IRB policies are inconsistent for obtaining informed consent from non-English speaking research participants, according to a comparison of guidelines of the top 21 recipients of National Institutes of Health funding in 2018.1
“I thought I would find well thought-out documents that were consistent, logical, and tied to sound ethical reasoning. Most of all, I expected similarity across the board,” says Gianna McMillan, DBe, the study’s author and program administrator at the Bioethics Institute at Loyola Marymount University.
Instead, the results showed much disparity. “Just over 25% of them had what I would call sound policies. Another 25% did not do a good job at all. Those in the middle were all over the place,” McMillan reports.
The criteria for “sound policies” were based on identifying actions that directly affected the consent process in a positive way. Best practices included reference to federal regulations, minimal use of short form consent, definitions of key terms, standards for interpretation and translation, no use of family members as interpreters, and ethical discussion about language use. Some institutions used all of these; some used only a few.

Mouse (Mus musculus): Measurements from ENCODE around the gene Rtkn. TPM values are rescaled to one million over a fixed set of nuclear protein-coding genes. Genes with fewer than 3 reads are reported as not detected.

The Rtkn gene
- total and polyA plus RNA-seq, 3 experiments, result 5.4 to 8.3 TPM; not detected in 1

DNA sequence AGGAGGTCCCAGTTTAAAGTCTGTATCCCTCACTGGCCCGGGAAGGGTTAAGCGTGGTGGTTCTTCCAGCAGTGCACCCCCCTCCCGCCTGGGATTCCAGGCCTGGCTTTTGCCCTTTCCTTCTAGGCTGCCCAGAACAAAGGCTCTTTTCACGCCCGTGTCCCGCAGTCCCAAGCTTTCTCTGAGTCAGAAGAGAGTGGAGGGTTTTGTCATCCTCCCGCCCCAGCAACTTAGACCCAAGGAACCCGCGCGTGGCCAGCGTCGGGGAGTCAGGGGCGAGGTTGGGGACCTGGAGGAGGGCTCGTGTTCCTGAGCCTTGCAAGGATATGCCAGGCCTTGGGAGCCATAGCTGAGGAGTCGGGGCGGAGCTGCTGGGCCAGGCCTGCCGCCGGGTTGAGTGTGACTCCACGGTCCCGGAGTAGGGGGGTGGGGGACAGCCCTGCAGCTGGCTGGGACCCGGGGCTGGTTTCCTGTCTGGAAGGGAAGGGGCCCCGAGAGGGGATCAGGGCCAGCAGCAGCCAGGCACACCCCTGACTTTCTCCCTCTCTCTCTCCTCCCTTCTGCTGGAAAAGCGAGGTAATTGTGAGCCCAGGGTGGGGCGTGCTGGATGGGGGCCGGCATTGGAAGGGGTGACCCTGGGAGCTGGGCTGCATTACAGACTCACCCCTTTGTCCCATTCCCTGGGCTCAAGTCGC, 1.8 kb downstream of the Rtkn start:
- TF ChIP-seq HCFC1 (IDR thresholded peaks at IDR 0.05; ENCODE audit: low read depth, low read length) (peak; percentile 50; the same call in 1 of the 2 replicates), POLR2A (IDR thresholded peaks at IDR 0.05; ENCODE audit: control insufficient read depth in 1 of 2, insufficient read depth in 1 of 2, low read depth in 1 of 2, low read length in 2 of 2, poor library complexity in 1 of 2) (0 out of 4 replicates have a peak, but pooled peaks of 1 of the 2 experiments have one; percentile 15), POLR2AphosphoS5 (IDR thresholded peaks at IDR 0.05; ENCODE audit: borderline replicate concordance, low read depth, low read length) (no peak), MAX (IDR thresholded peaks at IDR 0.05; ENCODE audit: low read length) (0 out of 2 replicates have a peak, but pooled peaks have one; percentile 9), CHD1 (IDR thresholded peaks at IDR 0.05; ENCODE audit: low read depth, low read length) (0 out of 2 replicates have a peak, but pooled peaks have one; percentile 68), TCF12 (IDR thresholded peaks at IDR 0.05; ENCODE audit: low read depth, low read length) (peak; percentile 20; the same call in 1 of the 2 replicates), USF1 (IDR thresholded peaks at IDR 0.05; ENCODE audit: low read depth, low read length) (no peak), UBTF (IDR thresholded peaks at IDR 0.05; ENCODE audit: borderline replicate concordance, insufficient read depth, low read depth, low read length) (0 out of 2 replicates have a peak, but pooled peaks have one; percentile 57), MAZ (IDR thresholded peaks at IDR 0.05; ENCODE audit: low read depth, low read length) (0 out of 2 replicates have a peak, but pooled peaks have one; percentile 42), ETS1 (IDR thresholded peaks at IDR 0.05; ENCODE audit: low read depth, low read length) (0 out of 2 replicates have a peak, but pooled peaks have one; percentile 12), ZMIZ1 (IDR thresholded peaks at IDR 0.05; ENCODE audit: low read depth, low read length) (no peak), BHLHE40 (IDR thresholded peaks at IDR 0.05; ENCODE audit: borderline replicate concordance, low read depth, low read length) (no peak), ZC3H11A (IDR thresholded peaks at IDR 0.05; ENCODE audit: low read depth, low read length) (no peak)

“Every potential subject deserves a full explanation of the study before they make a decision, and ethical practice demands that a consent form be understandable to the potential subject,” McMillan says.
Translations, interpretation services, and other necessary accommodations for non-English speakers need to be built into study budgets, McMillan argues. “Those 21 institutions received $3 billion that year. That seems like enough money to come up with sound and consistent policy that supports a full explanation of a study in the language the subject actually speaks,” McMillan says.
- McMillan G. IRB policies for obtaining informed consent from non-English-speaking people. Ethics Hum Res 2020;42:21-29.